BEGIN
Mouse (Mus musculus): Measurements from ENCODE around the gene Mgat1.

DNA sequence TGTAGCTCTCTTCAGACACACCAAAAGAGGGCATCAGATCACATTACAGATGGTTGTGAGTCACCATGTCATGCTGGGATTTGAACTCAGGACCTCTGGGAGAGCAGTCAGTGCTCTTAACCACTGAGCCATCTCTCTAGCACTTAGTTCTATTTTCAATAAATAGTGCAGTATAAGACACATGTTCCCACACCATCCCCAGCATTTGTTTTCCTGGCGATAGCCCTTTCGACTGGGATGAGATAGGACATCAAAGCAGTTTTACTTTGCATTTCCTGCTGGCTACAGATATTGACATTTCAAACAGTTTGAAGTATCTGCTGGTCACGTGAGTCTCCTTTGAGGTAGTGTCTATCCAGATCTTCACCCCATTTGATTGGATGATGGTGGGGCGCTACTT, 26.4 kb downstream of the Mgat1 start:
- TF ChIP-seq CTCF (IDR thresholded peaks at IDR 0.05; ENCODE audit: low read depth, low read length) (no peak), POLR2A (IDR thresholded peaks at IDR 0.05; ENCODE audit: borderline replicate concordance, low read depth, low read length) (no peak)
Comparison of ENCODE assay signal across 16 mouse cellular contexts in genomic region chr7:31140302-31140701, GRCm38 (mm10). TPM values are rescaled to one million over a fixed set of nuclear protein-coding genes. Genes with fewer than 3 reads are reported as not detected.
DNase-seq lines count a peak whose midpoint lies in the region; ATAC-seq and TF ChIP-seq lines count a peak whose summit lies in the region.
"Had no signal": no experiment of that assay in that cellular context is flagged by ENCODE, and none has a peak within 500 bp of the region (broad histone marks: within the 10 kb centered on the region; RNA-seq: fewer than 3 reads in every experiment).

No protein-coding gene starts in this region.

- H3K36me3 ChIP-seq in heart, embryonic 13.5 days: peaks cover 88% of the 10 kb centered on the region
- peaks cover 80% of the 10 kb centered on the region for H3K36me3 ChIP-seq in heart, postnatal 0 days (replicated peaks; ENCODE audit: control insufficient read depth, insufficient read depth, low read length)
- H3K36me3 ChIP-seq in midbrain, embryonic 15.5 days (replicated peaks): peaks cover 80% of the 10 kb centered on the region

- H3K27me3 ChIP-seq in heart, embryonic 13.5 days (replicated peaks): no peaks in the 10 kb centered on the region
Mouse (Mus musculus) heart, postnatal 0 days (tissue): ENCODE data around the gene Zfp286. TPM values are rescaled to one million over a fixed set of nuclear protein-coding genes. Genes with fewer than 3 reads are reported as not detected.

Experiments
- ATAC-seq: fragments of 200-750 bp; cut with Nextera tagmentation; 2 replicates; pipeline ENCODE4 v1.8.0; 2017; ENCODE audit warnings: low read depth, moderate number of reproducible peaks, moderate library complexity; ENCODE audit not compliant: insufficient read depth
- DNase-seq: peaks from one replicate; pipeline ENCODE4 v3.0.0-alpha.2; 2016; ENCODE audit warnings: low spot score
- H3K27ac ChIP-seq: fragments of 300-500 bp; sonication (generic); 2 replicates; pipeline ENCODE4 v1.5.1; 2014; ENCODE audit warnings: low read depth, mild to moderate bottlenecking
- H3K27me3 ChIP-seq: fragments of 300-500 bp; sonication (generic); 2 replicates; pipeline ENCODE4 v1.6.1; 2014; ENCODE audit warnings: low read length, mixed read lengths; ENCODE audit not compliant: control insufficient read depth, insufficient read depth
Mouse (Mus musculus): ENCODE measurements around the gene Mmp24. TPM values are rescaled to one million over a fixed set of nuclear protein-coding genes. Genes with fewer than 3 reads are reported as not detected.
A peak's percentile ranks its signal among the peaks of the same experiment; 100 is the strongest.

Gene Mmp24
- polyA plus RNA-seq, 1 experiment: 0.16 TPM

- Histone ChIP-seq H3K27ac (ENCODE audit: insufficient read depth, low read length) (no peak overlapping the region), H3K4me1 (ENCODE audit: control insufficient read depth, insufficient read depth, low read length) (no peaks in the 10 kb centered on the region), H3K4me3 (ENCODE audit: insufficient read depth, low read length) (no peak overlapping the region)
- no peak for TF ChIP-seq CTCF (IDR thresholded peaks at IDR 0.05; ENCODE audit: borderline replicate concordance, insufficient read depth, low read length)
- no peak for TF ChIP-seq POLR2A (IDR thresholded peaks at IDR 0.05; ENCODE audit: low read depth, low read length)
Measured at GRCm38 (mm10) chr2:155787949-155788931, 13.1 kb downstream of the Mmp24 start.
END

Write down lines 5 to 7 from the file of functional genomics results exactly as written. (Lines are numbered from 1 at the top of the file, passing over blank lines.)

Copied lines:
DNase-seq lines count a peak whose midpoint lies in the region; ATAC-seq and TF ChIP-seq lines count a peak whose summit lies in the region.
"Had no signal": no experiment of that assay in that cellular context is flagged by ENCODE, and none has a peak within 500 bp of the region (broad histone marks: within the 10 kb centered on the region; RNA-seq: fewer than 3 reads in every experiment).

No protein-coding gene starts in this region.